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'Happily' Review: We're all messed up, and that's (mostly) ok

Tom and Janet are not having a good time.

Tom (Joe McHale) and Janet (Kerry Bishé) in 'Happily.'
(Image: © Saban Films)

Our Verdict

'Happily' sets out to remind us that no one's perfect and that sometimes the bad guy's motives don't matter.

For

  • 💉Well-shot, with some fun stylistic scenes stills to boot.
  • 💉The dialogue will keep you cackling.
  • 💉A thoughtful exploration of humanity's flaws.
  • 💉Extremely clever casting all around.

Against

  • 💉The antagonists' vague origins might vex some folks.
  • 💉If you're a viewer who needs a firm logical throughline, you might be annoyed with the ending.
  • 💉The film's lesbian couple is so underused that their inclusion feels almost like tokenism.

Happily is the kind of movie that makes you wish that the consumer ecosystem looked differently than it does. In a perfect world, people would watch a piece of media and then go seek out their favorite critics’ analysis on the film. Instead, we work in a set of embargoes and criticism is often used as I “should I or shouldn’t I” kind of driver for the viewer. But Happily is one of those flicks that it’s best to watch cold, without any information on the property or what it’s trying to do. For that reason, we’re going to keep things as vague as humanly possible. 

Tom (Joel McHale) and Janet (Kerry Bishé) are the perfect couple. They rarely fight, they adore each other, and they are constantly going to town no matter what the setting. And their friends hate them for it. That hatred runs so deep that Tom and Janet eventually find themselves voted out of the couple’s retreat at the fancy Airbnb that their pals have set up for the weekend. But, strangely, finding out that their entire friend group can’t stand them won’t be the worst thing to happen to the couple that week.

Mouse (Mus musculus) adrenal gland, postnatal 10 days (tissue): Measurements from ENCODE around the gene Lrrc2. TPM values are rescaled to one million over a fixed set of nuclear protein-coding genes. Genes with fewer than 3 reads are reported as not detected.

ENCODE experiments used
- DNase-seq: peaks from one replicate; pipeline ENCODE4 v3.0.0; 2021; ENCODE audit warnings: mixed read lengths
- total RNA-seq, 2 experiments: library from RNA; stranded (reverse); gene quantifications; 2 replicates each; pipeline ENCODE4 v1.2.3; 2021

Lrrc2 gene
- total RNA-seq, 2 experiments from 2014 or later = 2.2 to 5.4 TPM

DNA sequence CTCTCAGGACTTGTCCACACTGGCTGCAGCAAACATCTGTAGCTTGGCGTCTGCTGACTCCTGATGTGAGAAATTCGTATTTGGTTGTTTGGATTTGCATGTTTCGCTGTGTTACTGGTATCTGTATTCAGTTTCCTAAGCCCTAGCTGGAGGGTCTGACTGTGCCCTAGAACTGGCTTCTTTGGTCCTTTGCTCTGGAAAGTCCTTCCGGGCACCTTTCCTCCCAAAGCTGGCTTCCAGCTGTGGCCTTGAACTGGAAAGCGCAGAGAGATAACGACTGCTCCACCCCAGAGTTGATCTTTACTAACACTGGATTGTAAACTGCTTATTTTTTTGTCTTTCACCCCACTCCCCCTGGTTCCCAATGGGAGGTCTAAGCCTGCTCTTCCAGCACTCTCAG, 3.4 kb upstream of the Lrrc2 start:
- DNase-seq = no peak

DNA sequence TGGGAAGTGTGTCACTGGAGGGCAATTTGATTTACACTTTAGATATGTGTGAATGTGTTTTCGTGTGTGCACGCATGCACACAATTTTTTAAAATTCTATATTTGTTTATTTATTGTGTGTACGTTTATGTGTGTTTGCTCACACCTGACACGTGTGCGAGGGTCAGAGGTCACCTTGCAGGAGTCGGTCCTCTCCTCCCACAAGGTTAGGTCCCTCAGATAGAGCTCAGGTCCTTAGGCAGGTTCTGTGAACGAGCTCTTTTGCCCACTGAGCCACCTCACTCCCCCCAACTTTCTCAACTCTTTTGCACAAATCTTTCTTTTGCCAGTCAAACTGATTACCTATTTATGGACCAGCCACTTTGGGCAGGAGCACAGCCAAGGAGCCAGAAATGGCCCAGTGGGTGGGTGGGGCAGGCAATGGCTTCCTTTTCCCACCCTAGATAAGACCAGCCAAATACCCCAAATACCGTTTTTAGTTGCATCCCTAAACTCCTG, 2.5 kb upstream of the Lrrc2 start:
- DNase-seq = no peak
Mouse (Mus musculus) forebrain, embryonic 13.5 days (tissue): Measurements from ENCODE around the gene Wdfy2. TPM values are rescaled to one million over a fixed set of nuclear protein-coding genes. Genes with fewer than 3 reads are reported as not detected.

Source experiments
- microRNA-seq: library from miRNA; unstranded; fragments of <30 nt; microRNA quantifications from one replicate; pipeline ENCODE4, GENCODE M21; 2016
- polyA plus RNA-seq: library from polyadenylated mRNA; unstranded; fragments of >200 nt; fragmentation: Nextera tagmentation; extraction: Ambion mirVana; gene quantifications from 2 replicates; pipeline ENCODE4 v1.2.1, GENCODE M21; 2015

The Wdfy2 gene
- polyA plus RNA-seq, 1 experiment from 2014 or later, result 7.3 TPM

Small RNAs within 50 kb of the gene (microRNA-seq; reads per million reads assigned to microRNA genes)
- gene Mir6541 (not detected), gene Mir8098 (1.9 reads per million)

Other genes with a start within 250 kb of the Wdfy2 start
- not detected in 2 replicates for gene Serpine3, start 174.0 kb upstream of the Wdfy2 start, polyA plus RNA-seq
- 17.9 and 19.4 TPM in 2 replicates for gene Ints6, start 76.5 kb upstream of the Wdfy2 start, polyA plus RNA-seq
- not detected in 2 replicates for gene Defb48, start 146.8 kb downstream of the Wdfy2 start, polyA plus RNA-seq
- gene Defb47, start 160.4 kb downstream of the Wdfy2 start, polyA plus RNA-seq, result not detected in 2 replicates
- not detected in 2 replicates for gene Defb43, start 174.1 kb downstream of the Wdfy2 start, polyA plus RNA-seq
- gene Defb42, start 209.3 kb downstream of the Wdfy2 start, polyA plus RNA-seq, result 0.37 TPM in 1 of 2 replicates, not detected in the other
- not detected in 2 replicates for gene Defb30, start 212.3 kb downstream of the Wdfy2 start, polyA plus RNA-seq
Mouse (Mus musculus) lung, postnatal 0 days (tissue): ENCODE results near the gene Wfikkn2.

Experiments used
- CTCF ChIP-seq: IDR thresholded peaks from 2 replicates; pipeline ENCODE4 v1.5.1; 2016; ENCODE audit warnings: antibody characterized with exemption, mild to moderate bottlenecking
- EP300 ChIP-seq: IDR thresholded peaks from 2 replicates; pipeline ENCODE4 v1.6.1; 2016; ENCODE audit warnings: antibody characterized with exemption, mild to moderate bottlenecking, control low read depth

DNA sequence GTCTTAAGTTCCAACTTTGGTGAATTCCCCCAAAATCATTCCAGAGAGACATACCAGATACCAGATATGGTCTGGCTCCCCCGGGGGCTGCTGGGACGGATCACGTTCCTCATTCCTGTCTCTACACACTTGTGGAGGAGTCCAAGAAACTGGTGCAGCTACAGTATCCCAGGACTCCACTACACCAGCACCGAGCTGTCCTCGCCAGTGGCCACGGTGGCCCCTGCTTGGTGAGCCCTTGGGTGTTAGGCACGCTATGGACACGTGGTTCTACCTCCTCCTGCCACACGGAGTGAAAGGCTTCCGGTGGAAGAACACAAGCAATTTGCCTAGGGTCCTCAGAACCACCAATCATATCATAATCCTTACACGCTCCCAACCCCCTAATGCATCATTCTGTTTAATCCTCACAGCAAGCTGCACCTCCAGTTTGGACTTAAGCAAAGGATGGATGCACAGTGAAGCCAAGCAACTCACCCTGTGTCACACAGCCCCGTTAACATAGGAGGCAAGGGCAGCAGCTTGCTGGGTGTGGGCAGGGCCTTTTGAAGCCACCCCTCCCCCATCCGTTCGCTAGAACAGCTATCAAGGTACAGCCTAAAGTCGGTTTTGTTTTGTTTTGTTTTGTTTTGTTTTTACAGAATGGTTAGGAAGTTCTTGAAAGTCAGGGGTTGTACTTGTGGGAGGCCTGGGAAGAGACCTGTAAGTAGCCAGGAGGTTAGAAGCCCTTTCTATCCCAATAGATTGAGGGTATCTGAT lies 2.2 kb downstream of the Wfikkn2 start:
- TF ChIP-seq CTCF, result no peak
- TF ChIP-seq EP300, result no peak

The casting here is impeccable. Natalie Morales finds herself as the film's low-key MVP as Patricia, with Charlyne Yi coming in at a close second with her trademark weirdness as Gretel. If there’s one complaint in this area, it’s that the film’s lesbian couple — Maude (Kirby Howell-Baptiste) and Carla (Shannon Woodward) — feel underdeveloped in comparison to the others. Everyone has their role to play, but their inclusion is so limited that it feels almost like tokenism. With that said, everyone who’s given something to do absolutely does it. The comedic timing of some of the players definitely adds to Happily’s appeal. 

Stylistically speaking, the film is really quite stunning. The set design of both the mansion has this kind of ominous, crisp, minimalism to it. You’re in awe of it, but you also know some shit’s about to go down under that roof. Meanwhile, Tom and Janet’s home is a nice mix of clean and cozy. Add all of that to the sharp, stylized scenes sprinkled throughout the movie and you’ve got something genuinely fun to look at. Janet’s dream sequences in particular manage to be an odd kind of trendy foreshadowing to the doom ahead. Happily’s recurring shot of the ten red chairs is a nice modern illustration that sometimes less really is more.

While this is the kind of film that’s best to go into blind, it’s worth mentioning that Happily will not give you all of the answers. If you’re the type of viewer who needs that from your entertainment, you’re likely going to be left wanting. It knows what it’s trying to say, it just prefers the implicit to holding the audience’s hand. The themes that run throughout basically boil down to the fact that we’re all kind of broken. There’s no such thing as the perfect couple — or the perfect person. The good ones do their best. The worst ones don’t care what they destroy. It’s the intent of it all that matters most to the story’s narrative. When someone’s intent is malicious, the story reacts appropriately. Whether or not you agree with how it handles that malice is going to vary on a viewer-by-viewer basis.

So far as I’m concerned, certain characters were dealt with exactly as they should have been.

Happily toys with existentialism in just the right ways. Its comedy grounds its story while the script teases us with answers that it confirms don’t actually matter. Like the people it depicts, it’s not perfect. Instead, it’s a very attractive and sometimes messy look at how we perceive other people and how small of a spark it takes to inspire the truth to come out to play.

Happily will be available on VOD on March 19th, 2021.